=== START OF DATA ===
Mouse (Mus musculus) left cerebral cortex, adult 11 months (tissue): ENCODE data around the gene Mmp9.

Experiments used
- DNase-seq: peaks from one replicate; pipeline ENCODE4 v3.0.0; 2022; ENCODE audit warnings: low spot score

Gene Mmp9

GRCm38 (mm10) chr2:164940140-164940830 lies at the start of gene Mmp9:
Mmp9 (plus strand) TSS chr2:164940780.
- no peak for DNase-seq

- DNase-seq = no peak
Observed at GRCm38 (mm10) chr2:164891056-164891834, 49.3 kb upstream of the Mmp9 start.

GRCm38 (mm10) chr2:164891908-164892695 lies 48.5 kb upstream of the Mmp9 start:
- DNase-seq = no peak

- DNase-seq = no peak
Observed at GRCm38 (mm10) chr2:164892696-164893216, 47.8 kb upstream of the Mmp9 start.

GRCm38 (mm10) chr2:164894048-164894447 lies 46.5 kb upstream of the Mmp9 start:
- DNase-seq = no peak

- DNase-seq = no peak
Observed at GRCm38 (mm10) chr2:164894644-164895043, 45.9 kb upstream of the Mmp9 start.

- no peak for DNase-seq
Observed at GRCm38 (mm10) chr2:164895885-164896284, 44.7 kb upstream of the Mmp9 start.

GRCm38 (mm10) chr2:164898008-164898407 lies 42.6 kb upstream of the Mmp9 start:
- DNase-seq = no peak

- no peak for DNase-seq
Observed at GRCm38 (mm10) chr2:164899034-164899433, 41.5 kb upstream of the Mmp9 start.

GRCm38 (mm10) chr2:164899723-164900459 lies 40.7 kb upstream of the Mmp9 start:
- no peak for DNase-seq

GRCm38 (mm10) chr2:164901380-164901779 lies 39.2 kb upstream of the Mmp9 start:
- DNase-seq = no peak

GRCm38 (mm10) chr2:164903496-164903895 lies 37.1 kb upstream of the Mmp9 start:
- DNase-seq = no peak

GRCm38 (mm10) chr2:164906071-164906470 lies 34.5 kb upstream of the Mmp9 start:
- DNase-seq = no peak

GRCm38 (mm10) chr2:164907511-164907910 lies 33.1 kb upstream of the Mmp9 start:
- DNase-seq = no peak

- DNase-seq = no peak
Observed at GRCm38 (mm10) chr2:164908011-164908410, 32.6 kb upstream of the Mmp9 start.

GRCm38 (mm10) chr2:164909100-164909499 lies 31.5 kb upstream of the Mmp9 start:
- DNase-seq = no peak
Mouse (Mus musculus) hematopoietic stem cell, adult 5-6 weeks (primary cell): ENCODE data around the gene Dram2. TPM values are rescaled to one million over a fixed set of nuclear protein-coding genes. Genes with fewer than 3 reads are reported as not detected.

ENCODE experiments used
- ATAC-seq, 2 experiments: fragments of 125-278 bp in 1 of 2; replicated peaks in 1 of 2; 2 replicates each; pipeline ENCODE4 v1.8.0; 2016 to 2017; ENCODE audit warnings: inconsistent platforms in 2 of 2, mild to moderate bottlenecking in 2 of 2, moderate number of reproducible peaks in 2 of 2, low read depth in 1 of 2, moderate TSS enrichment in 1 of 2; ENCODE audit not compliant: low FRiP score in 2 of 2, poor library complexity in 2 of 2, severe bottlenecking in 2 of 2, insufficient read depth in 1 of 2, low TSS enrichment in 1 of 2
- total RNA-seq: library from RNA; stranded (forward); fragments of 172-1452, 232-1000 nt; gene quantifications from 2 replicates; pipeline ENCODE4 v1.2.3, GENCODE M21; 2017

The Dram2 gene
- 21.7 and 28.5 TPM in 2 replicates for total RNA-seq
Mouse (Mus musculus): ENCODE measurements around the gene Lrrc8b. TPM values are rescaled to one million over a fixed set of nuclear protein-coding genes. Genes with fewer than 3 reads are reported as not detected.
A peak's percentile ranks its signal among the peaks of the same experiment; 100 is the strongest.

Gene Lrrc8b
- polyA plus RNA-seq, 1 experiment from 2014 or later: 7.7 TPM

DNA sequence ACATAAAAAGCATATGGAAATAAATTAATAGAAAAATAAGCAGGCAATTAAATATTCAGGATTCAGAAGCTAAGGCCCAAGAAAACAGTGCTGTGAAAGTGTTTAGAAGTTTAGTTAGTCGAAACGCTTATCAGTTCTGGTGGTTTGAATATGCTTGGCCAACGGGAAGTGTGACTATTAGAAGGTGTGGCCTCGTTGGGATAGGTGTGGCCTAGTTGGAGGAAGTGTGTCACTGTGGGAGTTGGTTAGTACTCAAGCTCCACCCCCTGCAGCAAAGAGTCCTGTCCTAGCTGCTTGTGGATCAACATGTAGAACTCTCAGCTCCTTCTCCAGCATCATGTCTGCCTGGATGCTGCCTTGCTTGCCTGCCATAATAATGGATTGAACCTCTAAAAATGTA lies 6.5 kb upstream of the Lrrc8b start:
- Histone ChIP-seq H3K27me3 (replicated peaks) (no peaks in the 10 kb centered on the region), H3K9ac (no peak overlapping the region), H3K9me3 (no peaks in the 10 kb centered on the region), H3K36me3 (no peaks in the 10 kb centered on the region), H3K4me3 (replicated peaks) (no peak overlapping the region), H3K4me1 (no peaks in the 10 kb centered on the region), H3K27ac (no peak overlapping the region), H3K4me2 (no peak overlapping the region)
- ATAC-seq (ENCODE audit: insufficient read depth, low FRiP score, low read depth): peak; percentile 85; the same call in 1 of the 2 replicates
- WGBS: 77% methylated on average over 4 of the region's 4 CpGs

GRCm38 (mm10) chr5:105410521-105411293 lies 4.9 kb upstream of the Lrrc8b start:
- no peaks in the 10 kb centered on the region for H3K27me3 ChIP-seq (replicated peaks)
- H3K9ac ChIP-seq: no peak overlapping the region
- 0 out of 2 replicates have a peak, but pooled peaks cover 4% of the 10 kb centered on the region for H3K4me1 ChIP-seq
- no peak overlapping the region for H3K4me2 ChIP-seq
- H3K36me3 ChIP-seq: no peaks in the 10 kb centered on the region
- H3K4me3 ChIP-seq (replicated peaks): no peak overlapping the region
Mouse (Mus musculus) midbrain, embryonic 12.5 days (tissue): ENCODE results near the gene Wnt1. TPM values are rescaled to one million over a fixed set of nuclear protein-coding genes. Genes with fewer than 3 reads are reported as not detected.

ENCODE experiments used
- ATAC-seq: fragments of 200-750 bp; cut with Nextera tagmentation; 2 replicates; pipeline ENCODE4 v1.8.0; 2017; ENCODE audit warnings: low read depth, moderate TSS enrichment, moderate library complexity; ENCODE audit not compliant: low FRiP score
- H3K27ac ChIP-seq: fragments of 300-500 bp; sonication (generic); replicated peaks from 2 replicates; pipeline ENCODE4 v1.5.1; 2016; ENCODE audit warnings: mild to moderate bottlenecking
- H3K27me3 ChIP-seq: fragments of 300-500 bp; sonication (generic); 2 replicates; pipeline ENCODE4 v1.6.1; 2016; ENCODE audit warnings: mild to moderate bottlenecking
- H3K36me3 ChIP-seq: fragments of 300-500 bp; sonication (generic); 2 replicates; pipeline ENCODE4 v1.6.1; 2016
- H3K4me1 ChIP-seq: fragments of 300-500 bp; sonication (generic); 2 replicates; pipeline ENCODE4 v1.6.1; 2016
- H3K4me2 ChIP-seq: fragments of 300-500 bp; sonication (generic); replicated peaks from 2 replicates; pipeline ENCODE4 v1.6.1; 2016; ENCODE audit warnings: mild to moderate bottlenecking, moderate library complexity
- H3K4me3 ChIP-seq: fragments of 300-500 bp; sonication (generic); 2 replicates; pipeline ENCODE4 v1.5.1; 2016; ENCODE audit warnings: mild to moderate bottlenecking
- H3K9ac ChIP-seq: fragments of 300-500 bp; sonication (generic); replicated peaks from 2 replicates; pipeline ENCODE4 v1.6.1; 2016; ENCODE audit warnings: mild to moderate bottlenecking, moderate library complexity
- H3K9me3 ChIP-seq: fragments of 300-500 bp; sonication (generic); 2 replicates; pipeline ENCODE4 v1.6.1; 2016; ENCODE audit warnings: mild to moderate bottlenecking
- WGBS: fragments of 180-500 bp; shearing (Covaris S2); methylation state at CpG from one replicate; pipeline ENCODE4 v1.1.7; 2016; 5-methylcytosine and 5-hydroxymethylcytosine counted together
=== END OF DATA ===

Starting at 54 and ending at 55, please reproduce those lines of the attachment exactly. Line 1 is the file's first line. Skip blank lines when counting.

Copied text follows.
- H3K9ac ChIP-seq: no peak overlapping the region
- 0 out of 2 replicates have a peak, but pooled peaks cover 4% of the 10 kb centered on the region for H3K4me1 ChIP-seq